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Year : 2007  |  Volume : 17  |  Issue : 1  |  Page : 15-16
Commentry: Ultrasonography of ocular tumors


Consultant Ophthalmic Sonologist, UBM Institute, A/1 Ganesh Baug, 214 Bhalchandra Road, Dadar, Mumbai - 400014, India

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How to cite this article:
Bhatt D. Commentry: Ultrasonography of ocular tumors. Indian J Radiol Imaging 2007;17:15-6

How to cite this URL:
Bhatt D. Commentry: Ultrasonography of ocular tumors. Indian J Radiol Imaging [serial online] 2007 [cited 2019 Sep 17];17:15-6. Available from: http://www.ijri.org/text.asp?2007/17/1/15/32693
Ocular tumors can be divided into two groups, namely tumors in infants and children and tumors in the adult age group. Retinoblastoma and its variants are seen in children, whereas choroidal melanomas and its variants are seen in adults. Two articles [1],[2] in this issue, highlight the use of USG in these two pathologies.

Retinoblastoma is seen from birth to five years of age. It has a strong genetic predisposition. Ultrasound (USG) plays a major role in the diagnosis of retinoblastoma as it shows calcification within the tumor. Calcification is seen in only 50% of retinoblastomas [Figure - 1]. When present it is diagnostic of retinoblastoma, but when absent one has to resort to A-scan or CT scan to confirm the pathology. [3]

It is very important to measure the axial length of the globe, in patients suspected to have retinoblastoma, as only retinoblastoma has normal or increased axial length, whereas all the other conditions mimicking retinoblastoma, show a reduced axial length. The only exception is when retinoblastoma involves the ciliary body and causes pthisis.

USG is an excellent tool for follow-up. Chemotherapy is the main method of treatment in retinoblastomas measuring less than 10 mm in size. Enucleation should be the last resort, as patient compliance to enucleation is very poor and patients are then lost to follow-up. These patients often present at a later stage with metastases. [4] As radiologists, we should not only make a diagnosis of retinoblastoma but should also impress upon the patient's parents that there is definitely a malignant lesion in the eye and that you need to take treatment for, to save the child's life. This is our social obligation and we may help in getting these children treated and saving lives.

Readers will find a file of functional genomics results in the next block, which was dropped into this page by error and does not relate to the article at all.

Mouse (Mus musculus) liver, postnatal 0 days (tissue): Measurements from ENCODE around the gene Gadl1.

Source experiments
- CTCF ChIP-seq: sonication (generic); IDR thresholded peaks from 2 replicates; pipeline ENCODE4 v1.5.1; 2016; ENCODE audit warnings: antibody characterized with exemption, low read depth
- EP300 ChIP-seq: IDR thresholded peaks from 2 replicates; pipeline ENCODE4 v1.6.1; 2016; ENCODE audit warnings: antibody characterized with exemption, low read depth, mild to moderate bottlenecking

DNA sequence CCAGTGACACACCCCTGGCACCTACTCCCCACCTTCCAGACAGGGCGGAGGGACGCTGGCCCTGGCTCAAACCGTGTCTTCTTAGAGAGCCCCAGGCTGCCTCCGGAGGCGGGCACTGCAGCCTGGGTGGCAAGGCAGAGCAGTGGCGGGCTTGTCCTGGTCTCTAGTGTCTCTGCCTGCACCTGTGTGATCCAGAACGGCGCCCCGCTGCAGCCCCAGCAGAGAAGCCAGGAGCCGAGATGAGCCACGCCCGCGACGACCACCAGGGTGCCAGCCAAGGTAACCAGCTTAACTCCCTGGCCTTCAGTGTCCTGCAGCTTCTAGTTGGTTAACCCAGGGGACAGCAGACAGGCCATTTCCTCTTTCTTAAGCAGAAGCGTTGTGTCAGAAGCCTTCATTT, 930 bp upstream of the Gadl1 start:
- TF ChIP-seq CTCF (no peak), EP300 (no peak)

Choroidal tumors are seen in adults [Figure - 2]. Melanoma is the most common of these tumors, in the western population, but metastasis is more common in our population. The common primaries causing metastases to the choroid, are breast in women and prostate in men. Melanoma has a characteristic appearance on A-scan, color Doppler and MRI, hence these should be done before we rule out melanoma. Melanoma and choroidal metastases can be treated with chemotherapy. [5]

Choroidal hemangiomas are also common choroidal tumors, to be considered in the differential diagnosis of melanoma and metastasis. They may be seen as solitary tumors or as part of Sturge-Weber's syndrome. The presence of a phlebolith is an important indicator of a choroidal hemangioma [Figure - 3].

USG is the first imaging technique in suspected intraocular tumors. Other investigations such as CT and MR may be performed later to assist in further diagnosis and staging.

 
   References Top

1.Aironi VD, Chougule SR, Singh J. Choroidal melanoma: A spectrum of manifestations in two cases on B-scan. Indian J Radiol Imaging 2007;17:8-10.  Back to cited text no. 1    
2.Aironi VD, Chougule S, Khetarpal S, Bhati G. Retinoblastoma: A spectrum of manifestations in three cases on B-scan. Indian J Radiol Imaging 2007;17:11-4.  Back to cited text no. 2    
3.Zilelioglu G, Gunduz K. Ultrasonic findings in intraocular retinoblastoma and correlation with histopathologic diagnosis. Int Ophthalmol 1995;19:71-5.  Back to cited text no. 3    
4.Shield JA, Shield CL, De Potter P. Clinical management of retinoblastoma. Curr Opin Ophthalmol 1994;5:83-8.  Back to cited text no. 4    
5.Perri P, Chiarelli M, Monari P, Ravalli L, Mazzeo V. Choroidal metastases. Echographic experience from 42 patients. Acta Ophthalmol Suppl 1992;204:96-98.  Back to cited text no. 5    

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Correspondence Address:
Deepak Bhatt
8/664 Roshan Mansion Rd. No. 13, Parsee Colony, Dadar, Mumbai - 400 014
India
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Source of Support: None, Conflict of Interest: None


DOI: 10.4103/0971-3026.32693

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  [Figure - 1], [Figure - 2], [Figure - 3]



 

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